How best to transfer to Monaco for the 2017 Grand Prix

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Wondering how to get to this weekend's Monaco Grand Prix? We compare car, train, boat and helicopter flights to help you choose the best Grand Prix transport.

The French Riviera is famous for its high-profile events, but few are as internationally celebrated as the Monaco Grand Prix. This racing extravaganza is one of the most eagerly anticipated races in the Formula 1 calendar and visitors flock to the Principality to experience the action first hand.

Fortunately, you don’t need to be a huge fan of motor racing to enjoy the occasion, since the glamour and excitement of the event is an inimitable experience in itself. In 2017, the Monaco Grand Prix will take place on 25th-28th May. The race is set to be another outstanding event that will attract the international jet set for a weekend of exclusive parties and celebrations. The best way to arrive on the Cote d’Azur is to fly into Nice International Airport; but with large crowds expected in the Principality, transferring between plane and hotel should be given thought. So what is the best way to transfer to the Monaco Grand Prix 2017?

Arriving by Car and Train

Since the Monaco Grand Prix is hosted on the streets of the Principality, access by road is limited and parking is almost non-existent near the track. Visitors usually park at Fontvieille (Stade Louis II) and walk to the track. At less busy times, the train is a sensible way to reach Monaco from Nice. The station is centrally located, the journey takes approximately 30 minutes and the trains are frequent. However, during the Grand Prix weekend, the station is crowded and chaotic and the trains are exceptionally busy, especially on the way back.

Arriving by Boat

There is an option to take a ferry to Monaco from Nice, which is relaxing and scenic but not very fast. Some people choose to charter a superyacht and arrive in Port Hercules from a local marina, before watching the event from the yacht’s deck. This option is more luxurious than arriving by car, but not really convenient unless you’re on holiday and have lots of time. It’s a great way to watch the race, though, as you get to smell the burning rubber and hear the roar of the engines while enjoying the five-star comfort of a luxury vessel. Several cruise lines offer Mediterranean cruises in May, which include race-day tickets to the Monaco Grand Prix.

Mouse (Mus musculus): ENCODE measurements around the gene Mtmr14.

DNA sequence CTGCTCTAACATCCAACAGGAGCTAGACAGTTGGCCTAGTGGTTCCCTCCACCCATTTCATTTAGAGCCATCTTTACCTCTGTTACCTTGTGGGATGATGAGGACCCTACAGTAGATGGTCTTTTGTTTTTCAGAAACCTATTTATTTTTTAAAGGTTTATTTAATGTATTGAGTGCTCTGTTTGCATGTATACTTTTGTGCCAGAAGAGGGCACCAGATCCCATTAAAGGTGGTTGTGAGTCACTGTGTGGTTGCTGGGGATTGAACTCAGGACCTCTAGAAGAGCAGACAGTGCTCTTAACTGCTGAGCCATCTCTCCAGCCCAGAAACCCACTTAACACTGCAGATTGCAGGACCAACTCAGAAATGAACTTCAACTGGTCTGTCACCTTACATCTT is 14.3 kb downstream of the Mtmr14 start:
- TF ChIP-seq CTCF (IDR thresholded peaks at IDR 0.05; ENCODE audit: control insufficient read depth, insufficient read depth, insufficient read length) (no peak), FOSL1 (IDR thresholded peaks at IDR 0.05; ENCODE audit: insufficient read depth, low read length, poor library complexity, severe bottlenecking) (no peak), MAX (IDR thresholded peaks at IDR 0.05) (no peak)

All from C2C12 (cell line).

(Picture copyright of Monacair)

Arriving by Helicopter

For international visitors travelling to the Monaco Grand Prix from Nice Airport, the best way to travel is by helicopter. This way, you can avoid the intense road traffic and sheer volume of people trying to get to the Principality. Helicopter travel is surprisingly affordable in the South of France: the Regular Line (Nice to Monaco) starts from as little as €130. A helicopter from Nice to Monaco is by far the most convenient and stress-free way to get to the Grand Prix without delays.

The trip duration is 7 minutes and includes a two-way shuttle service to the departure helipad and from the Monaco heliport to your final destination. Monacair is located in all three terminals of the Nice Côte d’Azur Airport (national, international and business aviation) to ensure the best service and quickest embarkation. The flights take off from Nice and Monaco every 15 minutes, with 50 flights per day. It’s a relaxing way to travel and you might be able to catch a glimpse of the legendary race track against the glistening Mediterranean from up above – the scenery from the air is spectacular! Most importantly, however, you’ll have more time to enjoy the race and the celebratory parties that bring the Principality to life over the course of the event. Private charter flights are also available, should you wish to explore the region from the skies.

The Fast Lane is in the Sky

There’s no contest when it comes to reaching the Monaco Grand Prix with speed, minimal fuss and maximum comfort; emulate the glamour with which the Principality is so famously associated by arriving by helicopter.

Written by Zahra Pettican

Article courtesy of Relevance